'We all know that plant breeders are working night and day to bring us exciting new cultivars of existing plants. Here, author Sally G. Miller provides the photos of some April 2013 versions of familiar plants.
Thomas Edison is well known for his brilliant invention the light bulb. As he continued to work with electricity, he could foresee the need for civilized urban development to incorporate overhead power lines. His great nephew Fredrick Law Edison's inventing mind soon saw the need for tree cultivars . These new selections allow power lines to be more closely integrated with the landscaping.
Pinus strobus "Verticality"
Pinus strobes 'Verticality' These amazing pines have an incredible branching structure. Full limbs develop on one side of the trunk, while the opposite 180 degrees of trunk only grow stunted stumps. The one-of-a-kind branching allows the pines to be planted closest on one side of power right of ways. These have proven indispensable where power lines are close to roads or sidewalks. A planting near Muncie, Indiana has been praised in several publications.
Quirkus paucilimba 'Cantilever' Edison hybridizers discovered a rare tree that was highly sensitive to stray emissions from high power lines. These trees roots were stimulated by the electricity but the branches naturally avoided the power lines and simply grew around them. Correspondingly heavy rooting on the power line side allows them to grow near power lines but not blow over onto them in windstorms. A planting near Chicago, Illinois shows promise.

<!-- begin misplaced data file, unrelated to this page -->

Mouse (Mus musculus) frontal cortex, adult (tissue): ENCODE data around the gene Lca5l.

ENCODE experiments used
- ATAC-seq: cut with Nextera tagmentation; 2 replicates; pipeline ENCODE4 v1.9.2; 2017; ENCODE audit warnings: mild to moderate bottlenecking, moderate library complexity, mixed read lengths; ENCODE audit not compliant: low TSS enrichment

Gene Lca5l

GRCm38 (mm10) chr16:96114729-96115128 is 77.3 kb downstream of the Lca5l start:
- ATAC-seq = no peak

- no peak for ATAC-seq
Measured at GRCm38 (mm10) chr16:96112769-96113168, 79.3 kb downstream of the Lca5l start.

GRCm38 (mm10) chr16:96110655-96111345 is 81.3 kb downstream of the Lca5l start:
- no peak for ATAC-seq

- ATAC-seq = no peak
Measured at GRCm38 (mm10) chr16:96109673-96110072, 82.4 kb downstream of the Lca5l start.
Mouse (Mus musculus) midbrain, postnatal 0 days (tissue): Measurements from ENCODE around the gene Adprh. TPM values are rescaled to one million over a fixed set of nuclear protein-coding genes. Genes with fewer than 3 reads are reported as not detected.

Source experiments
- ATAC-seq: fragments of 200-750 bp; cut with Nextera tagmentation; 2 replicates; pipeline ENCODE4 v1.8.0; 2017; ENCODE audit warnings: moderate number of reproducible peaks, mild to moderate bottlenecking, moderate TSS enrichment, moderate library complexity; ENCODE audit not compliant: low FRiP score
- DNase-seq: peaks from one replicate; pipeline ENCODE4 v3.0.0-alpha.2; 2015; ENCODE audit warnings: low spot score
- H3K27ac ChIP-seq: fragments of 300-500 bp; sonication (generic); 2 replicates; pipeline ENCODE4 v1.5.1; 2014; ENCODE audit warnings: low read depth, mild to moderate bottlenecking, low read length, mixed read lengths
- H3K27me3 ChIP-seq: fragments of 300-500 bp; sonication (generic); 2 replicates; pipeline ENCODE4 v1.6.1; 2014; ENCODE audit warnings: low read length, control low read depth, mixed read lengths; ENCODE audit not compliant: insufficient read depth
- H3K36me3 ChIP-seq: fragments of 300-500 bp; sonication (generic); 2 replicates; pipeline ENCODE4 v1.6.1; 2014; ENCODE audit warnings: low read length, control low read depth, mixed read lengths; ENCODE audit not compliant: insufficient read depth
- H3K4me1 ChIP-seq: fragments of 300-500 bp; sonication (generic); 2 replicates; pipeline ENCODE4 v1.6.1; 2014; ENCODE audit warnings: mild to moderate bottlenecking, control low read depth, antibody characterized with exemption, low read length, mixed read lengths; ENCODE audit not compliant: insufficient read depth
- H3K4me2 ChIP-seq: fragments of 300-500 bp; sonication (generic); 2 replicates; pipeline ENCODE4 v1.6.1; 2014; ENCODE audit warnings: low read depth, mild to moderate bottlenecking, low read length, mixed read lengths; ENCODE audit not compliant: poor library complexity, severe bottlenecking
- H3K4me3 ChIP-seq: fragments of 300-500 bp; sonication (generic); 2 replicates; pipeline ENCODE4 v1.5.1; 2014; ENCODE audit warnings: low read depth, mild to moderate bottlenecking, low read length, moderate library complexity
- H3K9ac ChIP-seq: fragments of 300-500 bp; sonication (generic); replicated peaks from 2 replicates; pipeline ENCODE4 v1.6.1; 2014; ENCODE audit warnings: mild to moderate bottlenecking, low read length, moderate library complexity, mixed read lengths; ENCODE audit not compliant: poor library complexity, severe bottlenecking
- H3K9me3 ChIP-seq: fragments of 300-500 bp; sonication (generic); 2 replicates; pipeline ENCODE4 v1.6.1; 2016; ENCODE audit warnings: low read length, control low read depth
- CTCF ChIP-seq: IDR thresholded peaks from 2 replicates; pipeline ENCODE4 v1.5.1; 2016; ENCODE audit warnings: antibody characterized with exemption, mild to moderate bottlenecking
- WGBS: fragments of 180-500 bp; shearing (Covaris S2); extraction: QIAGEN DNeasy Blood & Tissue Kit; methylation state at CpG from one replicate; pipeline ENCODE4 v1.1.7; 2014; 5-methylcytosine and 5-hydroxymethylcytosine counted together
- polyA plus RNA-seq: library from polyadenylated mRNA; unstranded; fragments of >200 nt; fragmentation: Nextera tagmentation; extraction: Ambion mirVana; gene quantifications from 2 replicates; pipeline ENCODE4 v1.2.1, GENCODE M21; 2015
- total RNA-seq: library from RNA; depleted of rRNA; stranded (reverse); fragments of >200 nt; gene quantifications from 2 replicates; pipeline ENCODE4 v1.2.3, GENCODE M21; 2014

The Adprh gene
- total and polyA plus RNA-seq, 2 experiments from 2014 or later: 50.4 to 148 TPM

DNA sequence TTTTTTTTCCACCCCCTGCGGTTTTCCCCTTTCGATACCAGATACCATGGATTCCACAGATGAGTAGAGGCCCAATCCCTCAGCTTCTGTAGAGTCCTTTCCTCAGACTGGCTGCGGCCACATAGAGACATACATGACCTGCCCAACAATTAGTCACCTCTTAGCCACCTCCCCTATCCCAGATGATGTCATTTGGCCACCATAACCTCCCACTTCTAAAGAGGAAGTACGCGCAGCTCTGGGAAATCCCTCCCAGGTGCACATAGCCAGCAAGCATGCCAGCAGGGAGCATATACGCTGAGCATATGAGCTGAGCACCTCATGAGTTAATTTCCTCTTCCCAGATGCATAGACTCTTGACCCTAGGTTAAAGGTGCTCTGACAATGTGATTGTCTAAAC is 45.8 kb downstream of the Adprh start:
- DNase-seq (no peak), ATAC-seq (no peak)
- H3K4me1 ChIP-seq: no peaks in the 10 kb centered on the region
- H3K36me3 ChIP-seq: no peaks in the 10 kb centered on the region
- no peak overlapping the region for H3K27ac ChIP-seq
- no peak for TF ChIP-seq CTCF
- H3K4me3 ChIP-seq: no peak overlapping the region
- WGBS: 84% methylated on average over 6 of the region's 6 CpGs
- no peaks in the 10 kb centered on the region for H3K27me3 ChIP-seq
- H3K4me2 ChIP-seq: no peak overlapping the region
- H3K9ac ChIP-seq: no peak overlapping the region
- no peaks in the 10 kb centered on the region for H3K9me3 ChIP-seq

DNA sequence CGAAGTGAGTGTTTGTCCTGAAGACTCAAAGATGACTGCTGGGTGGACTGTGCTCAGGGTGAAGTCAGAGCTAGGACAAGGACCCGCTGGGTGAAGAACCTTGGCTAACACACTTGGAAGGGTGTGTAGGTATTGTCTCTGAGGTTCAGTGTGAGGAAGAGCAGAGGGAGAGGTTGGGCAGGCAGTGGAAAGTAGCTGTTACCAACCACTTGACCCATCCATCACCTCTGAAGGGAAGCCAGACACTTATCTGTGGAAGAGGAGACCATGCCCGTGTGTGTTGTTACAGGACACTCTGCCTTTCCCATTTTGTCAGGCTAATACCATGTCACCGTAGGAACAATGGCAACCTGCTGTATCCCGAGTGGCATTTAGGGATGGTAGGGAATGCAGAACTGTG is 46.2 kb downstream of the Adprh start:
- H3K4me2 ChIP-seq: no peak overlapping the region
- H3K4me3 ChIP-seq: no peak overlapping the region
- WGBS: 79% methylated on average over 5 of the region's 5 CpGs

Some may decry the unnatural appearance of the plants, but these are healthy plants that never have to be pruned or removed. Also, the lack of downed power lines is safer for power crews and civilians. There has been great interest in these species by electrical companies all over the United States and Canada and the trees should be available to the general public in time for fall planting in 2013.
April Fool! This article was a collaborative effort of Carrie Lamont, Kelli Kallenborn, and Sally Miller. Any resemblance to real botanical information is purely coincidental.